Now we've gotten closer than ever to a comet in space, we can start answering serous scientific questions, like... err, what such a thing smells like?

Since August, Rosetta's two mass spectrometers have been sniffing out what 67P/Churyumov-Gerasimenko smells of. Scientifically speaking, that means detecting the most volatile molecules released via sublimation. But really, that means working out what it smells like. So far, Rosetta has sniffed out the following

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  • Water (H2O)
  • Carbon monoxide (CO)
  • Carbon dioxide (CO2)
  • Ammonia (NH3)
  • Methane (CH4)
  • Methanol (CH3OH)
  • Formaldehyde (CH2O)
  • Hydrogen sulphide (H2S)
  • Hydrogen cyanide (HCN)
  • Sulphur dioxide (SO2)
  • Carbon disulphide (CS2)

What does that smell like in practice? According to the European Space Agency: "If you could smell the comet, you would probably wish that you hadn't ." If that doesn't satisfy your curiosity, Kathrin Altwegg, a lead scientist on the project, explains:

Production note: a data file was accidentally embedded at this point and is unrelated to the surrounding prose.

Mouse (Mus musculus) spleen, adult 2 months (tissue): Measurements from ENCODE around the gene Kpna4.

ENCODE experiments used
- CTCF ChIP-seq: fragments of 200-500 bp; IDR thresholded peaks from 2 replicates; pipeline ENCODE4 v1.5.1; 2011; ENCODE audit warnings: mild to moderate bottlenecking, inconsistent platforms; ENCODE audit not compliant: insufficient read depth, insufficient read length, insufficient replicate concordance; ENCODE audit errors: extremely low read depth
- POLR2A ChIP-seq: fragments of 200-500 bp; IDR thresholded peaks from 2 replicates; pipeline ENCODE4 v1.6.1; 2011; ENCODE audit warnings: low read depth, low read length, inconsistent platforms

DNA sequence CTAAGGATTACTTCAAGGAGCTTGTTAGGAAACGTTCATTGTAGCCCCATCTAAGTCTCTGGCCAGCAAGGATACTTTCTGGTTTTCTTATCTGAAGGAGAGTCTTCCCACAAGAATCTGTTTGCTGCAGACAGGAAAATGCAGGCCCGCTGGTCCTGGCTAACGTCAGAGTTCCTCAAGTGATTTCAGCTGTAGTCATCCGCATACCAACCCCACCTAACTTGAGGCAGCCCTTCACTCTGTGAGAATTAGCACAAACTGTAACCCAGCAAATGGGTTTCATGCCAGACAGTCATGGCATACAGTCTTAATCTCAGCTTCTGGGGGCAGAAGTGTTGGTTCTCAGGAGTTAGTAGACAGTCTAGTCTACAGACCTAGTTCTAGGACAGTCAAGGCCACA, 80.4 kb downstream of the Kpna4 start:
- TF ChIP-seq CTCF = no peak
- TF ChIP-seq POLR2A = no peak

"The perfume of 67P/C-G is quite strong, with the odour of rotten eggs (hydrogen sulphide), horse stable (ammonia), and the pungent, suffocating odour of formaldehyde. This is mixed with the faint, bitter, almond-like aroma of hydrogen cyanide. Add some whiff of alcohol (methanol) to this mixture, paired with the vinegar-like aroma of sulphur dioxide and a hint of the sweet aromatic scent of carbon disulphide, and you arrive at the 'perfume' of our comet."

Maybe Rosetta should've taken some air freshener, too. [ESA]